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India to be 3rd largest economy by 2020: Pant
Syed Amin Jafri in Hyderabad | January 07, 2004 13:16 IST
India is poised to become the world's third-largest economy by 2020, three decades before the Goldman Sachs estimate, said K C Pant in Hyderabad on Wednesday.
In his keynote address at the Tenth Partnership Summit organised by the Confederation of Indian Industry, Pant said a recent study by Goldman Sachs on the growth prospects of four leading developing and transition economies -- Brazil, Russia, India and China (collectively termed as BRICs) -- had predicted that India would be the third largest economy in the world by 2050, after China and the United States.
The study forecast that India would grow more or less steadily at 5.5 to 6 per cent per annum and would continue this trajectory even beyond 2050, when all the other major countries would have slowed down to a 3 per cent or less growth rate.
"Though our past performance and the prognoses for the future are a source of pride for us, we do not think that they should be a cause for complacency. India's Tenth Five-Year Plan, which spans 2002 to 2007, aims to make India the fastest-growing economy in the world by the end of this period," he said.
"We believe that the country has the potential to record an average growth rate of 8 per cent per annum during these five years, rising to above 9 per cent in the terminal year," he added.
"Our optimism appears to have been vindicated by the recent performance of the economy. In the second quarter of this year, our GDP (gross domestic product) has increased by 8.4 per cent, and it is expected to grow at over 9 per cent in the next two quarters," he said.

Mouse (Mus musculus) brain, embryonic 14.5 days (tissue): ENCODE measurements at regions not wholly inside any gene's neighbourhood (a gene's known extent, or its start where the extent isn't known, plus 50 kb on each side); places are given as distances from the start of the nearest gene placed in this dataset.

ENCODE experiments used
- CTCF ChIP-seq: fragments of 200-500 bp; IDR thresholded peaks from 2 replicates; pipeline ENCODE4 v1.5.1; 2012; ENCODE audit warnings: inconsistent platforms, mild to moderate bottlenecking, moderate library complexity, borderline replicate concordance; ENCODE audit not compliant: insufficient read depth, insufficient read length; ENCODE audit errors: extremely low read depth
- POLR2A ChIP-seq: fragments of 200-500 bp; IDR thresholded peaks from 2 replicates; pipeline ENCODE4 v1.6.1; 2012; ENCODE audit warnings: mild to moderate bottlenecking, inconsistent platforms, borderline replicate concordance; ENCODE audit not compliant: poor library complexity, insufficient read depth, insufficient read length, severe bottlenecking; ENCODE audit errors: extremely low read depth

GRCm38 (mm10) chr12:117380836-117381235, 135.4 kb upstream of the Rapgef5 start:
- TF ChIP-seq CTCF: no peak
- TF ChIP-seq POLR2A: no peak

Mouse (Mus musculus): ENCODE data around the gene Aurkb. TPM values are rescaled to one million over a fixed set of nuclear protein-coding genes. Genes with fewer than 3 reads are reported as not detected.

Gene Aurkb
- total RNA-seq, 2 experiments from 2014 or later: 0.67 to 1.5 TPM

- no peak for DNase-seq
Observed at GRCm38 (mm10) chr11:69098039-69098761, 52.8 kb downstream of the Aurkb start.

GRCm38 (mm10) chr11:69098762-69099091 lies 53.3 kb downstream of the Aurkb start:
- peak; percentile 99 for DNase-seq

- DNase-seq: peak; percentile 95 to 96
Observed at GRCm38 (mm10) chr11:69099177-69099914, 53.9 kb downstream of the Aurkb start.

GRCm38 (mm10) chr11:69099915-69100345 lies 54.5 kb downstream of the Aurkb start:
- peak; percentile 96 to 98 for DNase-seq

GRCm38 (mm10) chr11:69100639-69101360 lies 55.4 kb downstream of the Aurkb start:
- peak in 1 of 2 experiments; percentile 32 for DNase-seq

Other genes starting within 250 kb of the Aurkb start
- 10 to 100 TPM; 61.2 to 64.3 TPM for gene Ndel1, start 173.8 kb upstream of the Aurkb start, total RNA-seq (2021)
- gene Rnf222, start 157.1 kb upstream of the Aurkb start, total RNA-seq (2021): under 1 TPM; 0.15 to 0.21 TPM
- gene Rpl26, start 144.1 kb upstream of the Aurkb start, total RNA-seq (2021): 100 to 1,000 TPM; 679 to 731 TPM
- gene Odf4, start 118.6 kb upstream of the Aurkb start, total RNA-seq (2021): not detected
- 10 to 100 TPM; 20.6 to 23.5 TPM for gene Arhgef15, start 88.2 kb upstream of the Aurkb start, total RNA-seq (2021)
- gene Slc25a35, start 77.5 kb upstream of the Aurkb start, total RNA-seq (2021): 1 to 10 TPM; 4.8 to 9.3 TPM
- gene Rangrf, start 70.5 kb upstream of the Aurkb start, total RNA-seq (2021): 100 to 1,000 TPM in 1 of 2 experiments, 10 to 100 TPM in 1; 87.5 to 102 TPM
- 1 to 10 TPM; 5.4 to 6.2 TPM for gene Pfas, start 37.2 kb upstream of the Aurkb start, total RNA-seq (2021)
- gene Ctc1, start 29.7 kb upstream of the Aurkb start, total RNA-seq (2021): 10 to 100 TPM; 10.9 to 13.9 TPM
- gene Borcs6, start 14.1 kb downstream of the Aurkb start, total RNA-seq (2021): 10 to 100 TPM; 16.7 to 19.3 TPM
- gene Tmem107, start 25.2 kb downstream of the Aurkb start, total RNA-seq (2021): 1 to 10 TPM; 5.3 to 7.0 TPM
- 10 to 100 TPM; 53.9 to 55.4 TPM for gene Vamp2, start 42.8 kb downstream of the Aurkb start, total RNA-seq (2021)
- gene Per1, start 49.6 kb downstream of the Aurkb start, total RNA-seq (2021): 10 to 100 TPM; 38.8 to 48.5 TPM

"The most heartening feature of this growth has been the performance of our brick and mortar sectors, which have demonstrated a high degree of vitality that gives us the confidence about the future," Pant said.
He said that India had been one of the 10 fastest-growing economies in the world in the last two decades and the future may be even better than the past.
In the past, economic infrastructure, such as railways, ports, national roads and power were all provided exclusively by the public sector. "In the future, we see these areas being opened up to the private sector to the extent that the private sector displays its willingness, but this varies from sector to sector -- a fact that we need to keep in mind," he noted.
Referring to the financial sector, he said that foreign portfolio investors have recognised the strength and potential of the Indian capital markets and have poured in over $7 billion last year.
"Although India's presence has improved significantly in the international investors' radar screen in recent years, there is still a long way to go before it can be taken for granted. This is especially true for a number of sectors in which India's requirements may be at variance with international investor perceptions," he explained.
Pant said that the Planning Commission had set up a high-level Steering Group on Foreign Direct Investment and its report was presently under active consideration of the Union government.
An empowered committee, consisting of Union ministers and state chief ministers, was also set up to draw up a blueprint for creating an investor-friendly environment and to oversee its implementation.
"This is the first time that a major reforms programme will explicitly reflect the federal nature of our political system and will be guided at the highest political level," he pointed out.